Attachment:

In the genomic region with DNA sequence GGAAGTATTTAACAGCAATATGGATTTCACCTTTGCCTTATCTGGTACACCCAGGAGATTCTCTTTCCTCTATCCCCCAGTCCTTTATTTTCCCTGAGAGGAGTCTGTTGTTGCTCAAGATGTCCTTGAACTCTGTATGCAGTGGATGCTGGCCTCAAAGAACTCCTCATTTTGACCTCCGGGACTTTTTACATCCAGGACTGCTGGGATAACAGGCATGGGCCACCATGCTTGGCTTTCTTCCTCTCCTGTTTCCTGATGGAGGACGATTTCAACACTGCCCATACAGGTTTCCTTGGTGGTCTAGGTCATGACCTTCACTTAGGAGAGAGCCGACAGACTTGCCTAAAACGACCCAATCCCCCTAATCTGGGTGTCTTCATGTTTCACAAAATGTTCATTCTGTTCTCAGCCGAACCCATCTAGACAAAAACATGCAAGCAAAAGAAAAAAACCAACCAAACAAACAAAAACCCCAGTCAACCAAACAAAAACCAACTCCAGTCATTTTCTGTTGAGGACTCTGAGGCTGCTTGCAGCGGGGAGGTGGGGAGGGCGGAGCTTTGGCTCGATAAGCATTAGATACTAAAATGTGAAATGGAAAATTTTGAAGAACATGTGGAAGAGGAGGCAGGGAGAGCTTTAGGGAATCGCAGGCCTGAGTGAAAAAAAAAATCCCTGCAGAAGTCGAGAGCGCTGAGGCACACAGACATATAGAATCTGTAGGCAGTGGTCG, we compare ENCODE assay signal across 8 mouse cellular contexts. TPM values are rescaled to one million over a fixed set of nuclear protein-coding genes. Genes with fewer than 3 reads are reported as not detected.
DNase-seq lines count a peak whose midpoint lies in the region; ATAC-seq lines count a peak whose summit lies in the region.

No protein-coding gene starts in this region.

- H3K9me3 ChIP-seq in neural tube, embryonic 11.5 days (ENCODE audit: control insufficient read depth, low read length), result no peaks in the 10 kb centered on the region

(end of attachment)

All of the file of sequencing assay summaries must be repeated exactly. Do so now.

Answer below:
In the genomic region with DNA sequence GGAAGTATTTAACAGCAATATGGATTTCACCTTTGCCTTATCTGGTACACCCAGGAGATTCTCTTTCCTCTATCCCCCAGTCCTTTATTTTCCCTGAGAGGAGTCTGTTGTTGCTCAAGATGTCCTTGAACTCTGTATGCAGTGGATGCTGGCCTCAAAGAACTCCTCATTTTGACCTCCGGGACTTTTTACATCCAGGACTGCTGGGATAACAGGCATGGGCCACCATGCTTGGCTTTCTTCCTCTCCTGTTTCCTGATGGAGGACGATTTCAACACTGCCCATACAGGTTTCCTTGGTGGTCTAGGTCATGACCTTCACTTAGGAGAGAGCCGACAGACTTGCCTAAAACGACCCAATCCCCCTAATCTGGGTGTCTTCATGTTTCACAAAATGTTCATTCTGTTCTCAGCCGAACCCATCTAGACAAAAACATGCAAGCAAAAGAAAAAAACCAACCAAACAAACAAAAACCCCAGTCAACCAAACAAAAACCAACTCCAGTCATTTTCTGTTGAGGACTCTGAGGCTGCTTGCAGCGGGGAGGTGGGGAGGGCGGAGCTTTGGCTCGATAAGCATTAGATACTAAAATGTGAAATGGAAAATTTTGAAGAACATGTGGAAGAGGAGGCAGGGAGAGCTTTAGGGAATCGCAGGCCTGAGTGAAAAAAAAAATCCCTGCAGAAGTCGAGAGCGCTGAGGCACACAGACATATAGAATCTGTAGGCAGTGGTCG, we compare ENCODE assay signal across 8 mouse cellular contexts. TPM values are rescaled to one million over a fixed set of nuclear protein-coding genes. Genes with fewer than 3 reads are reported as not detected.
DNase-seq lines count a peak whose midpoint lies in the region; ATAC-seq lines count a peak whose summit lies in the region.

No protein-coding gene starts in this region.

- H3K9me3 ChIP-seq in neural tube, embryonic 11.5 days (ENCODE audit: control insufficient read depth, low read length), result no peaks in the 10 kb centered on the region